The three images above show the Airbus A320 assembly line at Mobile AL and how these major assemblies are moved and joined. The assemblies arrive by ship and are moved by truck to the former US Air Force Base, Brookley Field, which is 4 miles from the harbor.
Airbus has been very open and public about their criticism that the production costs for the A220 are far too high to permit the survival of the program. Airbus wants at least a 10% cost savings in these productions costs. Openly stated, the Airbus plan is to achieve this cost reduction by means of its superior negotiating capabilities with the suppliers. This remains to be seen. Airbus does not clearly say that they will squeeze cost savings out of Bombardier, be that Belfast, Quebec or Montreal, but that might have to be the case for such a reduction to be achieved.
A key strategy in the Airbus acquisition of Bombardier and its CSeries aircraft was that Airbus will relocate the major fraction of A220 assembly to Mobile AL, where Airbus already assembles the A321. When Airbus opened its production line at Mobile, the company publically stated that the move was not intended to save production costs, rather the company said that the intention was not to increase costs due to the more costly logistics path. The trade-off was to be found in reduced labor costs with non-union labor in Alabama. The transportation costs would thus be offset by labor savings.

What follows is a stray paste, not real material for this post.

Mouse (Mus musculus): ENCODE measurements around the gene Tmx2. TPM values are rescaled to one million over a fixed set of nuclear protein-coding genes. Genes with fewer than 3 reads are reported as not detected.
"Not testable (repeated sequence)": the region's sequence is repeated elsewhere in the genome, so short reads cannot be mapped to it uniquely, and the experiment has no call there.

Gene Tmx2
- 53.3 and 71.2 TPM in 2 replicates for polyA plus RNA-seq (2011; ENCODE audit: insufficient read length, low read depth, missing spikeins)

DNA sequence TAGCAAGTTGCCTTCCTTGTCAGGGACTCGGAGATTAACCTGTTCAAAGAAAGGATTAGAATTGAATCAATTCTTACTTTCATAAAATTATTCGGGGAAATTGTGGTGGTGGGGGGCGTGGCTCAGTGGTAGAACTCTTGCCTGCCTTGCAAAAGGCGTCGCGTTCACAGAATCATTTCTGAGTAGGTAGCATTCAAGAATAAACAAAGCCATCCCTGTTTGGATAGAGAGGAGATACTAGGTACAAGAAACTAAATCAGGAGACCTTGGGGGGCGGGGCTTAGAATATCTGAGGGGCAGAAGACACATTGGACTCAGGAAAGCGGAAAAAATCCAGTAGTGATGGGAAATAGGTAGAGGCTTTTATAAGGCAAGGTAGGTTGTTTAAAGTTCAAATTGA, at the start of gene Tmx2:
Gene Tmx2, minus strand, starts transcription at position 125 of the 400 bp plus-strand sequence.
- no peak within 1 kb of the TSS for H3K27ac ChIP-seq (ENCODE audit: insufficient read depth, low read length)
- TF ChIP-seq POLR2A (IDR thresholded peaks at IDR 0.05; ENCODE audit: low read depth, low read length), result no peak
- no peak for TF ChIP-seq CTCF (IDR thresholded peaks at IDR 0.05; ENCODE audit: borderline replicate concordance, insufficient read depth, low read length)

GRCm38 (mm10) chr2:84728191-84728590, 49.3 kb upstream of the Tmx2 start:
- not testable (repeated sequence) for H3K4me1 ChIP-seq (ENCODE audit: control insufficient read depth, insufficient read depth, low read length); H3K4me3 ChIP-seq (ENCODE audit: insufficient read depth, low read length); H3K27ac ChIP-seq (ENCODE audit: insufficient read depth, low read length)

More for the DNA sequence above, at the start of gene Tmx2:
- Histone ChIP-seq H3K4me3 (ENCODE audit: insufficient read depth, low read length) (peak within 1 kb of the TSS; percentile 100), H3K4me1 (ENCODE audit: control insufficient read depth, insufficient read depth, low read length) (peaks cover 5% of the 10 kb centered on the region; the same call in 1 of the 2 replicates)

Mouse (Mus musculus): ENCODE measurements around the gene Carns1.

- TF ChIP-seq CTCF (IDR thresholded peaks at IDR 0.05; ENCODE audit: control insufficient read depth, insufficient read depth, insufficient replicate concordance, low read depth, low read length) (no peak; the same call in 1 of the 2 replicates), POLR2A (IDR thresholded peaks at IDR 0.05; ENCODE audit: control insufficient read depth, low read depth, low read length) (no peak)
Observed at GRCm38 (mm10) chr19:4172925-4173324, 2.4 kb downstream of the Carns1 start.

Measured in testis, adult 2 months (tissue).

Similar to the highly distributed fabrication locations that exist for the A220, major assemblies for the A320 series are fabricated at many locations as well. The A320‘s wings are made in Broughton Wales. (Similar to the case with the Northern Ireland fabrication plant for the A220, this will bring Brexit complications.) The A320 front fuselage is made in Saint-Nazaire France, and the aft fuselage in Hamburg Germany. The vertical stabilizer is made in Getafe Spain. Airbus currently operates a total of eight final assembly lines: five in France, and one each in Germany, China, and the US.
If the construction of the A220 wing has to be removed entirely from Belfast and started anew somewhere in the EU, that will add at least temporary new costs. If the Chinese production of the A220 center fuselage has to be moved elsewhere for whatever reason, that will also be costly. Thus, it is hard to see where a 10% production cost will be found. What’s left are the engines (Pratt & Whitney), the avionics (Rockwell Collins), to a lesser extent, Parker Hannifin, and Liebherr Aerospace. That doesn’t seem promising.